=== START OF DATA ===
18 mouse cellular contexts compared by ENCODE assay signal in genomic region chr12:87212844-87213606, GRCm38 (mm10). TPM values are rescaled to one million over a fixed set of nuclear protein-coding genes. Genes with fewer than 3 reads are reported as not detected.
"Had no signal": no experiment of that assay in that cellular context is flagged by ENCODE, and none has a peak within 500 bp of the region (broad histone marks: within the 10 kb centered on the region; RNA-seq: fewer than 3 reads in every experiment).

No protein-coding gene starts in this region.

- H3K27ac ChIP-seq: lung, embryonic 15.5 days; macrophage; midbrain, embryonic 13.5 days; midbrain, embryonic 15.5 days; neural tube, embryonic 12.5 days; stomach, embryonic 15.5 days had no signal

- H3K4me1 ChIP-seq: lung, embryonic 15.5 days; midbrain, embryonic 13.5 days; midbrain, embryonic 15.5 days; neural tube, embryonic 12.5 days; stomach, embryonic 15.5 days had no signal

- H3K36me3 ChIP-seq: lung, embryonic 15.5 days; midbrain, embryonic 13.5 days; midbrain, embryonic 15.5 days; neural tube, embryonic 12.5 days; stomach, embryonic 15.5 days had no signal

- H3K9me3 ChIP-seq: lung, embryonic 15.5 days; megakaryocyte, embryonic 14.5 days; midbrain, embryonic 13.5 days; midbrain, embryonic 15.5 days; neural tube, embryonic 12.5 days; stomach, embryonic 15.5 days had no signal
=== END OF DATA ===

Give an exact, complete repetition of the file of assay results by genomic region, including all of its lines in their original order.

18 mouse cellular contexts compared by ENCODE assay signal in genomic region chr12:87212844-87213606, GRCm38 (mm10). TPM values are rescaled to one million over a fixed set of nuclear protein-coding genes. Genes with fewer than 3 reads are reported as not detected.
"Had no signal": no experiment of that assay in that cellular context is flagged by ENCODE, and none has a peak within 500 bp of the region (broad histone marks: within the 10 kb centered on the region; RNA-seq: fewer than 3 reads in every experiment).

No protein-coding gene starts in this region.

- H3K27ac ChIP-seq: lung, embryonic 15.5 days; macrophage; midbrain, embryonic 13.5 days; midbrain, embryonic 15.5 days; neural tube, embryonic 12.5 days; stomach, embryonic 15.5 days had no signal

- H3K4me1 ChIP-seq: lung, embryonic 15.5 days; midbrain, embryonic 13.5 days; midbrain, embryonic 15.5 days; neural tube, embryonic 12.5 days; stomach, embryonic 15.5 days had no signal

- H3K36me3 ChIP-seq: lung, embryonic 15.5 days; midbrain, embryonic 13.5 days; midbrain, embryonic 15.5 days; neural tube, embryonic 12.5 days; stomach, embryonic 15.5 days had no signal

- H3K9me3 ChIP-seq: lung, embryonic 15.5 days; megakaryocyte, embryonic 14.5 days; midbrain, embryonic 13.5 days; midbrain, embryonic 15.5 days; neural tube, embryonic 12.5 days; stomach, embryonic 15.5 days had no signal